When Ron Jeremy and Pastor Craig Gross talk about pornography, it's something of a family affair.
Jeremy, the 54-year-old porn star, and Gross have been touring the country in a bus, debating about porn on college campuses and in night clubs, as they did Aug. 9 at Stratus in the Strip District. Ross has his wife and two kids with him on the bus, and says he's come across Jeremy talking to his wife while shirtless and in shorts.
"Put a shirt on, I told him," says Gross.
"They were shorts; they weren't boxer shorts," asserts Jeremy.
Both men agree they are friends, but judging from my interviews with them, they don't agree on much else.
Gross thinks pornography creates unrealistic expectations. "The girl/girl thing is huge right now," he says. "A guy would say, 'What about involving this in our relationship?'" Gross says anal sex is also a staple of porn these days, and that a lot of women just aren't into it. He believes it puts unfair pressure on women to become fantasy porn stars. These unrealistic expectations can harm a relationship, he says.
"That is the most pathetically dumbest, stupidest argument," counters Jeremy. He says if you buy that reasoning, then much of everyday pop culture and everyday life also create unrealistic expectations. He says that by that same logic, a guy might watch a Baywatch rerun and say, "Hey, my wife's not built like Pam Anderson." But that doesn't mean he's going to file for divorce.
What about child porn and bestiality? That's some of the ammo critics use when attacking the evils of pornography. "Why stop there?" asks Jeremy. "Why don't you include cannibalism and serial killers?" His point is that even guys with gimungous units who regularly have anal sex with hot, apparently willing partners, have standards, ethics, ... and, dare I say it, perhaps even morals. Jeremy says you're not supposed to look at porn unless you're 18, and by that time you should be able to separate fantasy from reality.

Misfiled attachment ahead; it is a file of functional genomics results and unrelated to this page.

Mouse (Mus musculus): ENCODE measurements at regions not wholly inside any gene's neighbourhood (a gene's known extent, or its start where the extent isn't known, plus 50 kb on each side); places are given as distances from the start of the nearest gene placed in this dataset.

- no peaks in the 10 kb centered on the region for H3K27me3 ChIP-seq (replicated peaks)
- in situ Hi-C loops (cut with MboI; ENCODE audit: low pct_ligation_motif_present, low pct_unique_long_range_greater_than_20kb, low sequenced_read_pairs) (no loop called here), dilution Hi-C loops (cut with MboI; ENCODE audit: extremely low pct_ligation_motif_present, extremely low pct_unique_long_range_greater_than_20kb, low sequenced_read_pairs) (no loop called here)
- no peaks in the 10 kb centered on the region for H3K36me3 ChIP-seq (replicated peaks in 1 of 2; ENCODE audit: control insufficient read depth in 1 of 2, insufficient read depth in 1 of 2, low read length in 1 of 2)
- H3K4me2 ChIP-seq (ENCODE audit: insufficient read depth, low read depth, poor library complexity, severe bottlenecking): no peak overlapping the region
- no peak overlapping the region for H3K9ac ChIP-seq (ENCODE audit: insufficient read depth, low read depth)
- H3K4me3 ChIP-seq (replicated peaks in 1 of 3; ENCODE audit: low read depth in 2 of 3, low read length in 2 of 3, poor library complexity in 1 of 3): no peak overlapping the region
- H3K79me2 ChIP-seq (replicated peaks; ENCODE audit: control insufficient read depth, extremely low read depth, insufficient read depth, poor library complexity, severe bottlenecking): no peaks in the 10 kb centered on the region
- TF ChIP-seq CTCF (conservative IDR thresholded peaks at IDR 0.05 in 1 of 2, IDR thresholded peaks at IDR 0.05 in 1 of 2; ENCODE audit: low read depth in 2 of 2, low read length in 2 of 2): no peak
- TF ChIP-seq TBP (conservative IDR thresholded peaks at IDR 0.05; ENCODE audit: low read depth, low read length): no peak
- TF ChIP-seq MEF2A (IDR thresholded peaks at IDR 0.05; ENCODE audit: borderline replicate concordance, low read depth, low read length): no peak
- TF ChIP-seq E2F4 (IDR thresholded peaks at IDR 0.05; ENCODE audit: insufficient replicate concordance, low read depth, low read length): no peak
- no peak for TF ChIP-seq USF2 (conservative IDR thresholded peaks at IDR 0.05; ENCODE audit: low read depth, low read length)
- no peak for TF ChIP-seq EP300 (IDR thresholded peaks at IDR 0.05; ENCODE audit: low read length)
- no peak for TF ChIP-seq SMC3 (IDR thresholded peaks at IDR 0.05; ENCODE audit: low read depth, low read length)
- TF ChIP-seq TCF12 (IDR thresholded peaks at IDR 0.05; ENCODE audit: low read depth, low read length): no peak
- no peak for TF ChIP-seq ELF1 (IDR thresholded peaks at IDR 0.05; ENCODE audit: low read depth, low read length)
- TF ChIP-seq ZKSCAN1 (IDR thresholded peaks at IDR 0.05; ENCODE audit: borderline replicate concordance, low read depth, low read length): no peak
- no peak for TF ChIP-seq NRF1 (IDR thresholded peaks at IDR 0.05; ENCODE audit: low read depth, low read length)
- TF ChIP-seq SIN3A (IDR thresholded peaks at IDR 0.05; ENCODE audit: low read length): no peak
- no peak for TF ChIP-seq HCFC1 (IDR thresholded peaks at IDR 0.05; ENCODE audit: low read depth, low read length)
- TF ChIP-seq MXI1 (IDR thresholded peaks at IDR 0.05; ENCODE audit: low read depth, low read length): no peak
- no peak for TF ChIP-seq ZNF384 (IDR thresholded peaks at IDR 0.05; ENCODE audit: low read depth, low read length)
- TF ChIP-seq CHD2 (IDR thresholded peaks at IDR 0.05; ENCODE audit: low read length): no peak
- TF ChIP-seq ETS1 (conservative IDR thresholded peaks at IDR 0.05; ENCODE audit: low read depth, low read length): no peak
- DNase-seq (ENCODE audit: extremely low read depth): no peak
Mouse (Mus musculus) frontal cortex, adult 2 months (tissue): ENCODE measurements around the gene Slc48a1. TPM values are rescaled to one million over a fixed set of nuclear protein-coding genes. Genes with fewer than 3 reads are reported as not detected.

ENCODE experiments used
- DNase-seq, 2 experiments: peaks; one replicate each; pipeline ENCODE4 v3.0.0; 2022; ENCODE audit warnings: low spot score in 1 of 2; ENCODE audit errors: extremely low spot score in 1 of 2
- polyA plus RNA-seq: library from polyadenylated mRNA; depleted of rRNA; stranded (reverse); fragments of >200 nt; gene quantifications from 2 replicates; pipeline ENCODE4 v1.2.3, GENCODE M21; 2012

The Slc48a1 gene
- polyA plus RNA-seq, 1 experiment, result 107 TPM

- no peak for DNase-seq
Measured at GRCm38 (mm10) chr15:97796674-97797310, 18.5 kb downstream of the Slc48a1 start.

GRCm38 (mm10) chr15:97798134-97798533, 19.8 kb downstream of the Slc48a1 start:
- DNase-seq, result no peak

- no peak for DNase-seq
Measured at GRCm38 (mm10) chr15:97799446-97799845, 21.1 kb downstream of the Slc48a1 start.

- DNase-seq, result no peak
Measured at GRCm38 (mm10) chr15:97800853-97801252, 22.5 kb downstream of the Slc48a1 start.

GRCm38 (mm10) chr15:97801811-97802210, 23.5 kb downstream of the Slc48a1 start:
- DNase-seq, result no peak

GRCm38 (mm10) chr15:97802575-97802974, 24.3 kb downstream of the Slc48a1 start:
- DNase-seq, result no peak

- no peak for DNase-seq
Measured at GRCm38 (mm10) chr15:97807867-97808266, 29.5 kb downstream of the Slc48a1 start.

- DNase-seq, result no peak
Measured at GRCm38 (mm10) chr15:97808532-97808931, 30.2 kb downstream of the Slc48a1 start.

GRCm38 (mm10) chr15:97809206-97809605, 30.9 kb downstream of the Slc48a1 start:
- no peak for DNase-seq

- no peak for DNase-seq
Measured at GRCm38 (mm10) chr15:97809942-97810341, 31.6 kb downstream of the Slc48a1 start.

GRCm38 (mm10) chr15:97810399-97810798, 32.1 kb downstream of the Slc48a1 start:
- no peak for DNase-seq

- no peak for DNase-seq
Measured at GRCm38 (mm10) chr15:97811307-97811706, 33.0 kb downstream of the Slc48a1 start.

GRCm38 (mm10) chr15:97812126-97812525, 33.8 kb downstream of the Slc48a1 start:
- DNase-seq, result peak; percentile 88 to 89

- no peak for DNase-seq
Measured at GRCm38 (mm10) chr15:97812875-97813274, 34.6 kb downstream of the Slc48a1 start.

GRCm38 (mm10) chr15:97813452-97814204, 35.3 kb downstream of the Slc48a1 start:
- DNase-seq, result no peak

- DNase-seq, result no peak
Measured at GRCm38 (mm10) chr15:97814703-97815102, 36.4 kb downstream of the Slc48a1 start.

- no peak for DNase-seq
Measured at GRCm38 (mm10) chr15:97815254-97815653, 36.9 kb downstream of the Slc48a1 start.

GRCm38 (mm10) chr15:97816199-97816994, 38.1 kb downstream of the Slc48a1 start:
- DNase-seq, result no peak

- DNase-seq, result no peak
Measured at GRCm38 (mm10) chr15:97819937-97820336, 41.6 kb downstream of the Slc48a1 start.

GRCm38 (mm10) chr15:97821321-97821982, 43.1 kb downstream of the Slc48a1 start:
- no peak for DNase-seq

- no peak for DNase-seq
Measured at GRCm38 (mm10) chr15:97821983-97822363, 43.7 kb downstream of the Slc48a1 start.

Gross says he doesn't want censorship. He doesn't want a government crackdown. He basically wants people to voluntarily stop looking at porn because it's degrading to women and it may harm traditional male-female partnerships. "In a bedroom, in most relationships, things that happen in porn movies don't happen," Gross says, adding that the actors themselves may not even be enjoying it. "It's all about the editing."
Gross acknowledges watching porn when he was a kid, but says the Internet didn't become widely available until he was already engaged. He does not look at porn now, at age 31, though his mom blames him for putting porn on her computer -- because when she Googles his name, some of the sites referring to him include actual porn.
The pastor also says Jeremy apparently doesn't watch porn: "He says, 'Put on Fox News.'" I would argue that is equally obscene, but that's another column.
Jeremy insists there's just no point in trying to appease the critics because they're unappeasable. He says any changes in porn movies would never satisfy critics like Pastor Craig. To make the pastor happy, says Jeremy, you'd have to make a movie "and make sure all the girls are wearing turtleneck sweaters with dresses down to their ankles so every guy can look at the screen and go, 'Well, my wife looks better than that.'
"We could portray a husband and wife in a porn film and it still won't appeal to Craig." Adults are adults, he insists, and should be treated as such. "If you're 18 you can fight on the battlefield and die for your country. You should be able to watch what you want."
And what about being a 54-year-old porn star who still dabbles in movies and is paired with younger women? "That's a fact of Hollywood," Jeremy says. "Catherine Zeta-Jones plays a romantic lead with Sean Connery." Touché. And then there's always Woody Allen.
What about putting women in the uncomfortable position of having to consider anal sex if their husbands are inspired by porn flicks? "People like to see that because it's more visual." Ah, so that's the appeal. "You can try it or not. Who cares?" bellows Jeremy.
Not me. Porn is here to stay.